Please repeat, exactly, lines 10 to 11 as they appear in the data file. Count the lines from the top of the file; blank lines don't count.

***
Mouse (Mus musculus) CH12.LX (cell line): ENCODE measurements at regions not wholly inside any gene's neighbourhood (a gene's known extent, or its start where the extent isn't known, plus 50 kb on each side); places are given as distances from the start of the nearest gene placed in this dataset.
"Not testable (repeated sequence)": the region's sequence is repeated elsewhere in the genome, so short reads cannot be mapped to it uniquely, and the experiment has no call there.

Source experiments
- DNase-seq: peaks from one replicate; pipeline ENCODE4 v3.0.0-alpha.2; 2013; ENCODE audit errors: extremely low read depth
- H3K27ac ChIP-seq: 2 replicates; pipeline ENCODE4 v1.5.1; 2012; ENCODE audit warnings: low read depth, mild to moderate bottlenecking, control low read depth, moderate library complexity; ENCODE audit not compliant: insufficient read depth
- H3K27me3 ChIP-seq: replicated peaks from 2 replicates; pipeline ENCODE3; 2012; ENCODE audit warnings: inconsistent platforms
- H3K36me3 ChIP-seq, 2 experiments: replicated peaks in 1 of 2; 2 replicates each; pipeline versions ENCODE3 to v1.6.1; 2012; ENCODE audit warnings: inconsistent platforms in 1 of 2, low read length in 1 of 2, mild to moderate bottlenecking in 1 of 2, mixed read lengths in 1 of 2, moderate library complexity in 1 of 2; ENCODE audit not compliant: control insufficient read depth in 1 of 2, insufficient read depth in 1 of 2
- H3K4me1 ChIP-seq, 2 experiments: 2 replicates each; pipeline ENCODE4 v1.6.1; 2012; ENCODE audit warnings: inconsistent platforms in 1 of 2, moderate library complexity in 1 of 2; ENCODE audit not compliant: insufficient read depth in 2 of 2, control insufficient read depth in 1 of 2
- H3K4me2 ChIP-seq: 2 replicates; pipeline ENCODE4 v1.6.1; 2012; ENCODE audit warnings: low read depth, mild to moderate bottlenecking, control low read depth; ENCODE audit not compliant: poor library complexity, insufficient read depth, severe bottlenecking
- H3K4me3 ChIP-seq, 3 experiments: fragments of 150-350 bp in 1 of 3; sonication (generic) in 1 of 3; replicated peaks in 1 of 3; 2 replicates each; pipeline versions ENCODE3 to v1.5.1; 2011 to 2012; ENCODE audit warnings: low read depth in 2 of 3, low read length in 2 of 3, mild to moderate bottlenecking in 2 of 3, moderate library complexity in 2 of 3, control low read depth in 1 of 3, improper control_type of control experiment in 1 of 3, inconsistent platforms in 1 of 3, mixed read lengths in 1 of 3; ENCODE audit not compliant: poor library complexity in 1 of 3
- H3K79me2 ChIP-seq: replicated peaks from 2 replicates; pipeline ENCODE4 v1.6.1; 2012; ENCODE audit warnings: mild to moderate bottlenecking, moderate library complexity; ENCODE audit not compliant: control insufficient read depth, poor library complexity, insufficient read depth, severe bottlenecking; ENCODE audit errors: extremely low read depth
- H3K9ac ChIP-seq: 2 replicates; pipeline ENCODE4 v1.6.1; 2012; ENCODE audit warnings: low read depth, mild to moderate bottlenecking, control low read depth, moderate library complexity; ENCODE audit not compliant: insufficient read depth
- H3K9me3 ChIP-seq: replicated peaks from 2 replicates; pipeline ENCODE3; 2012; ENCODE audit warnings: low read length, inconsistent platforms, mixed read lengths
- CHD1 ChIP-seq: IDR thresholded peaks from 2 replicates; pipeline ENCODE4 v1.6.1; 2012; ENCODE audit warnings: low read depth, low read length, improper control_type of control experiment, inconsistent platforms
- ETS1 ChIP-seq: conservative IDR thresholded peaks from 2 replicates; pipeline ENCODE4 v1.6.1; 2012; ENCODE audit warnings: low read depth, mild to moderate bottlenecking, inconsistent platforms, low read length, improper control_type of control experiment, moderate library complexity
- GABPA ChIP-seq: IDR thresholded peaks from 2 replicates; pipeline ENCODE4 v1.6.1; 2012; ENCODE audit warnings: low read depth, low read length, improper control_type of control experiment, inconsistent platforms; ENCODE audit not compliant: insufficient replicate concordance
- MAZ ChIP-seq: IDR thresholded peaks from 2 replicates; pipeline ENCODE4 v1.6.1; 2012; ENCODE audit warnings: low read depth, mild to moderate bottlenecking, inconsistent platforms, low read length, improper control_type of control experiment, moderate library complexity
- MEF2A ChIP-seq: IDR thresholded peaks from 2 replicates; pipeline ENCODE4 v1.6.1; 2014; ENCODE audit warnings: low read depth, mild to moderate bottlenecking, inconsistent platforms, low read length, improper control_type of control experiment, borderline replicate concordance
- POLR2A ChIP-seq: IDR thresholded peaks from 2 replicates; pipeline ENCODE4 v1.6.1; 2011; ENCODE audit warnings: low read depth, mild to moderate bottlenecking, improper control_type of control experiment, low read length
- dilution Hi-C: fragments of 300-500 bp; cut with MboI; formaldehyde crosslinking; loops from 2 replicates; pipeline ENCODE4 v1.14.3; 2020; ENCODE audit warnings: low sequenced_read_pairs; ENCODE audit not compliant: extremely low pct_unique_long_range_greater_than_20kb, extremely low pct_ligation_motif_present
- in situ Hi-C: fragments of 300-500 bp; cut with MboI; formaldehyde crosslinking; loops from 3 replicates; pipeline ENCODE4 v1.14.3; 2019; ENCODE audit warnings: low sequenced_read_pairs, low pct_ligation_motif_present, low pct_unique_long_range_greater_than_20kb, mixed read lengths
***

- H3K4me3 ChIP-seq, 3 experiments: fragments of 150-350 bp in 1 of 3; sonication (generic) in 1 of 3; replicated peaks in 1 of 3; 2 replicates each; pipeline versions ENCODE3 to v1.5.1; 2011 to 2012; ENCODE audit warnings: low read depth in 2 of 3, low read length in 2 of 3, mild to moderate bottlenecking in 2 of 3, moderate library complexity in 2 of 3, control low read depth in 1 of 3, improper control_type of control experiment in 1 of 3, inconsistent platforms in 1 of 3, mixed read lengths in 1 of 3; ENCODE audit not compliant: poor library complexity in 1 of 3
- H3K79me2 ChIP-seq: replicated peaks from 2 replicates; pipeline ENCODE4 v1.6.1; 2012; ENCODE audit warnings: mild to moderate bottlenecking, moderate library complexity; ENCODE audit not compliant: control insufficient read depth, poor library complexity, insufficient read depth, severe bottlenecking; ENCODE audit errors: extremely low read depth